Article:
Serendipity is when you set out to write a blog post about snacks to pair with Chardonnay, and your homemade zucchini chips go up in smoke in the oven, therefore dashing any hopes of photographing your now-charred snacks, but then your inbox is magically graced with an enticing story idea. And photos!
Chicas y chicos, here’s where I get to warn y’all that, in this era of Asia Argento, the post you’re about to read could be construed as blatantly sexist. When it comes to vino, however, I’m all about education, and if it takes some visual aids to get the message across, well, I’m all for that, too. Really then, the post could be construed as blatantly educational, with some nice pictures thrown in for good measure. You decide.
In all seriousness, Chile just announced the creation of four new DOs, or denominaciones de origen. A DO is a geographic region that’s legally recognized and whose name, or appellation, identifies where the grapes used to make a specific wine were grown. In the U.S., we have AVAs, or American Viticultural Areas. Just about every major wine growing region in the world has an appellation system in place.
Joining the list of Chile’s world-renowned DOs are Lo Abarca, Licantén, Apalta and Los Lingues. In order to label a wine as a DO in Chile, the appellation rules require that 85% of the grapes used to make that wine come from the region indicated on the bottle.
Now back to the visual aids part.
It looks like the Chilean vino industry is experiencing a renaissance, and a group of young profesionales is blazing the trail. Without further ado, meet five of Chile’s next-gen winemakers.
Julio and Juan Bouchon took over J. Bouchon winery from their father in 2014. The brothers were inspired to revive some País vines dating back to the 1500s. Pais was first planted in the Americas by the Spaniards, and soon was replaced bt trendier plantings of Bordeaux varietals. The Bouchon brothers see these vines as an opportunity to craft intriguing, affordable wines that reflect Chile’s centuries-old winemaking heritage. J. Bouchon now leads the revitalization of País after having invested in research and development to track the history and evolution of País around the world. Thanks to DNA testing, they are connecting the historic dots to better understand Chilean País alongside its relatives in the Canary Islands and Spain (where it is called Listan Prieto), California (Mission Grape) and Argentina (Criolla Chica).
A purist at heart, Felipe Garcia, founder of Garcia + Schwaderer, champions what he considers “true Chilean wine.” Inspired by old-vine Carignan from Maule, he’s started two of Chile’s most influential small-producer movements: MOVI (Movement of Independent Vintners) and VIGNO (Vignadores de Carignan). VIGNO is considered Chile’s first official DO as it advocates for and preserves the quality of old-vine Carignan, specifically from the dry-farmed coastal region of Maule.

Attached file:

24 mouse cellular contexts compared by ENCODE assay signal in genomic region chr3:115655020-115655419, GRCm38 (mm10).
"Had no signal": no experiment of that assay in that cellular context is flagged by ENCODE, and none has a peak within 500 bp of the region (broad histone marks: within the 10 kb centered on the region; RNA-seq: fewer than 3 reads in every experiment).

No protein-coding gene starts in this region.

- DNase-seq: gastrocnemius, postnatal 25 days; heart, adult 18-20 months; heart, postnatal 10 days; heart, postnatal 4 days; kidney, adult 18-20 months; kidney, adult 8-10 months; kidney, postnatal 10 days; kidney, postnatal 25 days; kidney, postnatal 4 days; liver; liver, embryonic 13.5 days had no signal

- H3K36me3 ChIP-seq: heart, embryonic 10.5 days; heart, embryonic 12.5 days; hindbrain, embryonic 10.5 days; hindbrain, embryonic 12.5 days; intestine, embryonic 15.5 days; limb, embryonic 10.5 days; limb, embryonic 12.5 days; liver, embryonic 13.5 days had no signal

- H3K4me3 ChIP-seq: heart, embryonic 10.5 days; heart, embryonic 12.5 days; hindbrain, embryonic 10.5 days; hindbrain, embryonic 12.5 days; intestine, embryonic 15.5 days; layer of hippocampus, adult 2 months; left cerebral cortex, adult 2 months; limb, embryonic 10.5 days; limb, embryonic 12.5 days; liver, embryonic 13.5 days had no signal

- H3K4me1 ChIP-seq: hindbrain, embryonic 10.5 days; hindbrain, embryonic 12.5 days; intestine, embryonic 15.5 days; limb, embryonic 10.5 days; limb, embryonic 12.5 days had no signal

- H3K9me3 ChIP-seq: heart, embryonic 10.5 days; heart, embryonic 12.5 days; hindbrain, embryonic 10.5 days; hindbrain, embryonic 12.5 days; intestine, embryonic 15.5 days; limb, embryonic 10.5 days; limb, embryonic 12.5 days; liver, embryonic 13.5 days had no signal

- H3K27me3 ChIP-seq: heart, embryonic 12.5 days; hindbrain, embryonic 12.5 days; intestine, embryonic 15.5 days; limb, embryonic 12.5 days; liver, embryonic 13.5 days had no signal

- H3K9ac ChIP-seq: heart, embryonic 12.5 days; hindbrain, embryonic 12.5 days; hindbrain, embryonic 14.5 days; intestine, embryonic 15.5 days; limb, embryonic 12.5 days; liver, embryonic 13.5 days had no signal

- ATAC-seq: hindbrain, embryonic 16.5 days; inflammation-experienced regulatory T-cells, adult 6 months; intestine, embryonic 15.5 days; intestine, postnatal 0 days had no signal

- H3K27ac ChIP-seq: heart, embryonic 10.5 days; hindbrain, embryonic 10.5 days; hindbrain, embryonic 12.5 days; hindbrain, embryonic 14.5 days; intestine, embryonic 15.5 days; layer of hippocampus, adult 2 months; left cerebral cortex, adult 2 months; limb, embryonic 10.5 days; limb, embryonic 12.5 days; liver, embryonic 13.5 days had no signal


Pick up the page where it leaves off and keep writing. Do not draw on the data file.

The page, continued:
Diego Rivera, winemaker at Amayna, believes that Leyda is one of Chile’s most unique terroirs and holds promise for producing some of Chile’s finest wines. Diego started making wine in 2010 after earning a degree in agronomy and enology from Chile’s Universidad Católica. After graduation, he traveled abroad to make hard cider in England. He also worked a harvest and made wine in Burgundy the year after. Diego is now head winemaker for both VGS wines Amayna and Boya and enjoys making wine on Chile’s coast.
Ignacio Casali, Amayna’s viticulturist, studied agronomic engineering at Universidad Mayor de Chile. Armed with a graduate degree in Viticulture and Enology from the Pontificia Universidad Católica de Chile, he has a knack for speaking with the American wine consumer and knowing how to connect the passion behind Amayna’s wines to people with varying tastes. In 2004, he traveled to California’s Napa Valley to work for Ancien Wines and Whitford Cellars, which focus on Pinot Noir and Chardonnay. Ignacio also spent time in Burgundy and the Rhone Valley, studying each region’s unique terroir.
Matias Garcés Silva, executive director of Amayna, founded the winery in 2000 when he tried to make wine from a small experimental vineyard in Leyda. Later that year he collaborated with Jean Michel Novelle, a prestigious Swiss enologist whom he invited to Chile for a look at Leyda’s terroir. The two bonded and in 2002, Jean Michel and Matias were making garage-style wine, the start of Amayna wines. Today, Matias believes that great wine comes from a thorough analysis of the soil, then planting the right varieties for each type of soil. Amayna’s wines are produced using methods that preserve the character of the vineyards.